Boris Johnson will seek an extension to Article 50 if there is no Brexit deal by 19 October, documents read out in court today have revealed. This contradicts the Prime Minister's assertion that he would rather be 'dead in a ditch' than delay Britain leaving to after the current deadline of 31 October. So what's going on?
The revelation comes in the government's written case for a hearing on whether the Prime Minister will be in contempt of court if he doesn't send the letter to the European Union asking for the extension which he is mandated to do by the Benn Act. The document says that 'he cannot act so as to prevent the letter requesting the specified extension in the Act from being sent.' Number 10 is refusing to comment, while European Research Group chair Steve Baker has insisted that he has been told by a source that it still doesn't mean there will be an extension.
Of course, there is one way that this could all be true: there is a deal agreed by 19 October. But that looks highly unlikely, partly as a result of the Benn Act, which has removed the sense of urgency among European leaders. The Benn Act, of course, wouldn't have come about had Johnson not prorogued parliament in the first place, but the Prime Minister is hoping that the public will miss this detail when choosing who to blame for Brexit being delayed.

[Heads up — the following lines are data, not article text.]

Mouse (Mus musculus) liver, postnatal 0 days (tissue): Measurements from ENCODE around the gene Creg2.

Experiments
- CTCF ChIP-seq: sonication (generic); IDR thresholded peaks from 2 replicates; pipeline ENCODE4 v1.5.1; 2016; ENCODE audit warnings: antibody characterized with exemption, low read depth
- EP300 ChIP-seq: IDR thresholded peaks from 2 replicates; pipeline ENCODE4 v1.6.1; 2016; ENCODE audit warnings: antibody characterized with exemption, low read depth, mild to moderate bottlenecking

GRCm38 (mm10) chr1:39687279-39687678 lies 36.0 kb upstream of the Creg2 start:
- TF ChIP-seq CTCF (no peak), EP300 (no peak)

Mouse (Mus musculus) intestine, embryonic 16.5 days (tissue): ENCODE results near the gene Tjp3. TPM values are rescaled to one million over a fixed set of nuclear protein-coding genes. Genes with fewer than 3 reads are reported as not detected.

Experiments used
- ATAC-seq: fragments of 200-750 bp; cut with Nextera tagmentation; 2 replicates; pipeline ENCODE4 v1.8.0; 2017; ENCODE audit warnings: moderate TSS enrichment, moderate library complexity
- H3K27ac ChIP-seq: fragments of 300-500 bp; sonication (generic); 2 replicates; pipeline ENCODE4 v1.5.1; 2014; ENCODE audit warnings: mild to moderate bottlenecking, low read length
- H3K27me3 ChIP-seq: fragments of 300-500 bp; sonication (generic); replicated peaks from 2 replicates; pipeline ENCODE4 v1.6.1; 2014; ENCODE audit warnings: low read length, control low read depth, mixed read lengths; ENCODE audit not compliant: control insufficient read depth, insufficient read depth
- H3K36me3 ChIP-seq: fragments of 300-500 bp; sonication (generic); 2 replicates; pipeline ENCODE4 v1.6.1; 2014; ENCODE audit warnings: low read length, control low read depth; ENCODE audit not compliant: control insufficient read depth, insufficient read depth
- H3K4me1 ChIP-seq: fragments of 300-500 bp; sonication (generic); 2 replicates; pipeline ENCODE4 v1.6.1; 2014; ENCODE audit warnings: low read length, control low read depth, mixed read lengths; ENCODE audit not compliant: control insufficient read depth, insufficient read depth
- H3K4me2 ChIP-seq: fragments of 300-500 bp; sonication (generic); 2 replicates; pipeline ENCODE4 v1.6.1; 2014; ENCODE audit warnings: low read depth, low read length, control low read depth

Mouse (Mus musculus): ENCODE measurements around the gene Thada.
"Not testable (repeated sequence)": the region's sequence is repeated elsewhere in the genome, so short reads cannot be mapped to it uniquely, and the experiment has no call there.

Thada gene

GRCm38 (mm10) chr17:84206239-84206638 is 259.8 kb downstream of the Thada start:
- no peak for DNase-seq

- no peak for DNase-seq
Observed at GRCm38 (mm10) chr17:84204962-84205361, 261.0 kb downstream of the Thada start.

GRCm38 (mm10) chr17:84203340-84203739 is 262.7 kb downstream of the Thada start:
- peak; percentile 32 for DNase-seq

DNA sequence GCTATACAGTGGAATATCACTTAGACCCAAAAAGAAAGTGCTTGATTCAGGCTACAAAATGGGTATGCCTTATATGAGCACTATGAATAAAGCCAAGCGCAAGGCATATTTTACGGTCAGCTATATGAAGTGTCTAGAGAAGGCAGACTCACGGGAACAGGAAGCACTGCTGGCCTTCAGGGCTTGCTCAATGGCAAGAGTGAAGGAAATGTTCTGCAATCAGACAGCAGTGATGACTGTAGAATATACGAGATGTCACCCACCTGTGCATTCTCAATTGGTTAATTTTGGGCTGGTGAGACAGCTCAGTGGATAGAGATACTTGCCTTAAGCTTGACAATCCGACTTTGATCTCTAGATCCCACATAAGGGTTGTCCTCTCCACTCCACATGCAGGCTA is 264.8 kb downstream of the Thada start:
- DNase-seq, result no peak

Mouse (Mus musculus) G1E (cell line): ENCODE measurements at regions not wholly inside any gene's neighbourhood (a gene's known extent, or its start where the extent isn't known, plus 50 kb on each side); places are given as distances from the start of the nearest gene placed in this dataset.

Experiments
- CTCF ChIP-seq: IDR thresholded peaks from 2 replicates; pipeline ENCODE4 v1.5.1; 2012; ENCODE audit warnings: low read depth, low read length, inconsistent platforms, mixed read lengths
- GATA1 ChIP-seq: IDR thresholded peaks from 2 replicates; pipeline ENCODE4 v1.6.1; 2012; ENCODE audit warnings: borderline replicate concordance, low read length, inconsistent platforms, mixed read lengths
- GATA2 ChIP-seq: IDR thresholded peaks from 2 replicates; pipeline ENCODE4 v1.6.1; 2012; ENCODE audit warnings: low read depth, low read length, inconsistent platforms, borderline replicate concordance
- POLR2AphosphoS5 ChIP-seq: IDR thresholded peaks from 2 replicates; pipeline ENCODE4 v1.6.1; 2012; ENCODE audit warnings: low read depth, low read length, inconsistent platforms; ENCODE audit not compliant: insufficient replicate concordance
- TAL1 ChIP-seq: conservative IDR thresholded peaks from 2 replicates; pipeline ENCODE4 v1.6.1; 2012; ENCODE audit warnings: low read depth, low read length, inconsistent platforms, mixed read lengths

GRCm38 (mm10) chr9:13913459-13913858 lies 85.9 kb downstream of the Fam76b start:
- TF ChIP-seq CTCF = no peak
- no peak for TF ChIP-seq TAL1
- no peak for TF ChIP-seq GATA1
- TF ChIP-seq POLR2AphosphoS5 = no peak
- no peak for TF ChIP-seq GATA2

Another possibility is that the Prime Minister does send the extension letter, but that lawyers have indeed found the loophole which means an extension won't ever end up happening. This could include the 'second letter' theory whereby he does indeed send the formal request, but makes clear in a separate communication that he doesn't want the extension and will fight it.
Or, Johnson has resigned himself to having to seek an extension, and believes he can survive it politically precisely because he seems to be winning the blame game. He will disappoint the European Research Group in the full knowledge that they will still campaign for him as the only real hope of getting Brexit done, though the extension letter will be a pretty potent prop in Nigel Farage's hands come election time. Whatever happens, it seems that it's not just the Prime Minister's current opponents who are going to be very angry in the next few weeks.